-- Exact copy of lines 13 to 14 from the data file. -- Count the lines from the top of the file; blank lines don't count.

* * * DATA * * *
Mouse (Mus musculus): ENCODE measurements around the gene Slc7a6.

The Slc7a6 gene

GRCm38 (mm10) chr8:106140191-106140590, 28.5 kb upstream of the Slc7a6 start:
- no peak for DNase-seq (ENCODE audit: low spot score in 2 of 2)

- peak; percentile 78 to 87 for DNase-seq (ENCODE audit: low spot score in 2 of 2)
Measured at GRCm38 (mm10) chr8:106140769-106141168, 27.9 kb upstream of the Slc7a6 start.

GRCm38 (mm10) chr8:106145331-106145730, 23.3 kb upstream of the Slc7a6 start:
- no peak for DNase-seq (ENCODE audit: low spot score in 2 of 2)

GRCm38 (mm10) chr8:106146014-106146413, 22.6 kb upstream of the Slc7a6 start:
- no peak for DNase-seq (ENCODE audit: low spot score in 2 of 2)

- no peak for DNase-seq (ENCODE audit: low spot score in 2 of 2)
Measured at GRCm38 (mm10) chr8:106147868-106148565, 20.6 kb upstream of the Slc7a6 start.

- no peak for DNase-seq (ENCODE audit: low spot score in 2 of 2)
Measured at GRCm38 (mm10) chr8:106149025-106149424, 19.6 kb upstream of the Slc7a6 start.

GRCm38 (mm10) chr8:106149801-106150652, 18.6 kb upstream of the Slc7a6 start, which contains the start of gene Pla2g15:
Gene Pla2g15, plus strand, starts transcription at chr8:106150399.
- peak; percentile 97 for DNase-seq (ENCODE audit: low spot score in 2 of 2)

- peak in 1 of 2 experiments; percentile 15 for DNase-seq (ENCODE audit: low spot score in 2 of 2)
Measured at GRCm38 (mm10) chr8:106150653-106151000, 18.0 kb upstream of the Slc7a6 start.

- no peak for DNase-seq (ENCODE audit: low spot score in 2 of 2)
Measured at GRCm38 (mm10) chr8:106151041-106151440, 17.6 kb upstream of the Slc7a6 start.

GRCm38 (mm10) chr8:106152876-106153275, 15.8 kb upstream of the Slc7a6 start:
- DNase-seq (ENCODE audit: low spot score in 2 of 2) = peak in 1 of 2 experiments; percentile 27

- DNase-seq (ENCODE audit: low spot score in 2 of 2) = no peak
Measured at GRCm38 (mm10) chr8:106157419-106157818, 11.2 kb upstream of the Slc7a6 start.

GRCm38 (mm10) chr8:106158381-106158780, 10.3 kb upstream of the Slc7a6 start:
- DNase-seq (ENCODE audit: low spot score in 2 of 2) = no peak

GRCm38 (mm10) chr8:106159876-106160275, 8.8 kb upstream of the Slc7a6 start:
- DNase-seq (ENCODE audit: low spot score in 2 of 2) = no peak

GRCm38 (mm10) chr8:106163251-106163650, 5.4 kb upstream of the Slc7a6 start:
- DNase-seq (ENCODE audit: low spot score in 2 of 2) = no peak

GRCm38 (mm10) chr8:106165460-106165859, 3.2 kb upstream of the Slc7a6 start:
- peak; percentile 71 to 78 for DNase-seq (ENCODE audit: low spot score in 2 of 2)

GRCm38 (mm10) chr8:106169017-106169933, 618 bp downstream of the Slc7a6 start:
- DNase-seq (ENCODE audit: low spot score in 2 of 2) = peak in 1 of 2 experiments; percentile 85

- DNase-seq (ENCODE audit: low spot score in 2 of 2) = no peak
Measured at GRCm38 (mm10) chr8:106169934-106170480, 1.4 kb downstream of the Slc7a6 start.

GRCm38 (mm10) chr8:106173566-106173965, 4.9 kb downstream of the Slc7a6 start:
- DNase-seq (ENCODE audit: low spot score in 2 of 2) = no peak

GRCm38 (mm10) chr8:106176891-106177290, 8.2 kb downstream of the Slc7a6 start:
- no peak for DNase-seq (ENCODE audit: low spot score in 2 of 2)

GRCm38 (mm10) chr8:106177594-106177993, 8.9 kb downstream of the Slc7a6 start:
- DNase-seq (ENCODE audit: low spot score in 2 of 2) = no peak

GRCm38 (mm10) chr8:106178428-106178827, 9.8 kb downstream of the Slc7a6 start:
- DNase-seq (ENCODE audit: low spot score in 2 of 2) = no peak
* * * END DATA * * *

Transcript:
- no peak for DNase-seq (ENCODE audit: low spot score in 2 of 2)
Measured at GRCm38 (mm10) chr8:106149025-106149424, 19.6 kb upstream of the Slc7a6 start.